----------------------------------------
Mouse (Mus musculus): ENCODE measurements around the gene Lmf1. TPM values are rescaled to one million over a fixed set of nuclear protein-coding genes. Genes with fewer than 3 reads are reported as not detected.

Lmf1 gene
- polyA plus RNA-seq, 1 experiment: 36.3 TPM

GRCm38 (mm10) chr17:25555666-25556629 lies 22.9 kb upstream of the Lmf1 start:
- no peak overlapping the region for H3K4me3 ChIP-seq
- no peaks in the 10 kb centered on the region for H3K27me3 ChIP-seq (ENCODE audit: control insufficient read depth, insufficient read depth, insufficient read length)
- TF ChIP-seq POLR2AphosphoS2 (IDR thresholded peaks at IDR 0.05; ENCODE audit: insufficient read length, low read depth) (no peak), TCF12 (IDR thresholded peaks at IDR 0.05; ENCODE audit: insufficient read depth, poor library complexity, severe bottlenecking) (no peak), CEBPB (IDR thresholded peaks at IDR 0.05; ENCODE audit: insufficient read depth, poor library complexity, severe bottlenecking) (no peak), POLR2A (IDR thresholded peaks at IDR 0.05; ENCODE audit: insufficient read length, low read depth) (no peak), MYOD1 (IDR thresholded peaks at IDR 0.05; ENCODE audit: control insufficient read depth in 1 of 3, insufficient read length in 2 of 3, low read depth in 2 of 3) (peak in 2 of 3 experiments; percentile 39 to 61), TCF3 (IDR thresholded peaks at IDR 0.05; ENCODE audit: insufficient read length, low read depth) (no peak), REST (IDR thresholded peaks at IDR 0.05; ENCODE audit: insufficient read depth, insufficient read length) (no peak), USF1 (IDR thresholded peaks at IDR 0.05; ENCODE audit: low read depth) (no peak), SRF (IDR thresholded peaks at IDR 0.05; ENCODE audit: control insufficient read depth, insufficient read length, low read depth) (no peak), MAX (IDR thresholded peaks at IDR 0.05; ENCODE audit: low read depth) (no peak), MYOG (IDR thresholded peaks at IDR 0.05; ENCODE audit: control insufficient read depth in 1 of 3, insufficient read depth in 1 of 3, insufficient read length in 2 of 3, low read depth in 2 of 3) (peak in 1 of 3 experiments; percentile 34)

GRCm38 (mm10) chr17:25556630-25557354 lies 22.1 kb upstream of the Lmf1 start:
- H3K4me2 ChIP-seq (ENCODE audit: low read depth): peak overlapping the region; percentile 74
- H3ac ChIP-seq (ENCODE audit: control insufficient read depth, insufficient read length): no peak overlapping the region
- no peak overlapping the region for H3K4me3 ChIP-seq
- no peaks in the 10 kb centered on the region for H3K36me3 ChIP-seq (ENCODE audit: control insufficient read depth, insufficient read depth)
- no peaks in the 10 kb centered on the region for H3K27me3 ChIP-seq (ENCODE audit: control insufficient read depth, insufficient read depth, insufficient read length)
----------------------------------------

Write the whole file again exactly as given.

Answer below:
Mouse (Mus musculus): ENCODE measurements around the gene Lmf1. TPM values are rescaled to one million over a fixed set of nuclear protein-coding genes. Genes with fewer than 3 reads are reported as not detected.

Lmf1 gene
- polyA plus RNA-seq, 1 experiment: 36.3 TPM

GRCm38 (mm10) chr17:25555666-25556629 lies 22.9 kb upstream of the Lmf1 start:
- no peak overlapping the region for H3K4me3 ChIP-seq
- no peaks in the 10 kb centered on the region for H3K27me3 ChIP-seq (ENCODE audit: control insufficient read depth, insufficient read depth, insufficient read length)
- TF ChIP-seq POLR2AphosphoS2 (IDR thresholded peaks at IDR 0.05; ENCODE audit: insufficient read length, low read depth) (no peak), TCF12 (IDR thresholded peaks at IDR 0.05; ENCODE audit: insufficient read depth, poor library complexity, severe bottlenecking) (no peak), CEBPB (IDR thresholded peaks at IDR 0.05; ENCODE audit: insufficient read depth, poor library complexity, severe bottlenecking) (no peak), POLR2A (IDR thresholded peaks at IDR 0.05; ENCODE audit: insufficient read length, low read depth) (no peak), MYOD1 (IDR thresholded peaks at IDR 0.05; ENCODE audit: control insufficient read depth in 1 of 3, insufficient read length in 2 of 3, low read depth in 2 of 3) (peak in 2 of 3 experiments; percentile 39 to 61), TCF3 (IDR thresholded peaks at IDR 0.05; ENCODE audit: insufficient read length, low read depth) (no peak), REST (IDR thresholded peaks at IDR 0.05; ENCODE audit: insufficient read depth, insufficient read length) (no peak), USF1 (IDR thresholded peaks at IDR 0.05; ENCODE audit: low read depth) (no peak), SRF (IDR thresholded peaks at IDR 0.05; ENCODE audit: control insufficient read depth, insufficient read length, low read depth) (no peak), MAX (IDR thresholded peaks at IDR 0.05; ENCODE audit: low read depth) (no peak), MYOG (IDR thresholded peaks at IDR 0.05; ENCODE audit: control insufficient read depth in 1 of 3, insufficient read depth in 1 of 3, insufficient read length in 2 of 3, low read depth in 2 of 3) (peak in 1 of 3 experiments; percentile 34)

GRCm38 (mm10) chr17:25556630-25557354 lies 22.1 kb upstream of the Lmf1 start:
- H3K4me2 ChIP-seq (ENCODE audit: low read depth): peak overlapping the region; percentile 74
- H3ac ChIP-seq (ENCODE audit: control insufficient read depth, insufficient read length): no peak overlapping the region
- no peak overlapping the region for H3K4me3 ChIP-seq
- no peaks in the 10 kb centered on the region for H3K36me3 ChIP-seq (ENCODE audit: control insufficient read depth, insufficient read depth)
- no peaks in the 10 kb centered on the region for H3K27me3 ChIP-seq (ENCODE audit: control insufficient read depth, insufficient read depth, insufficient read length)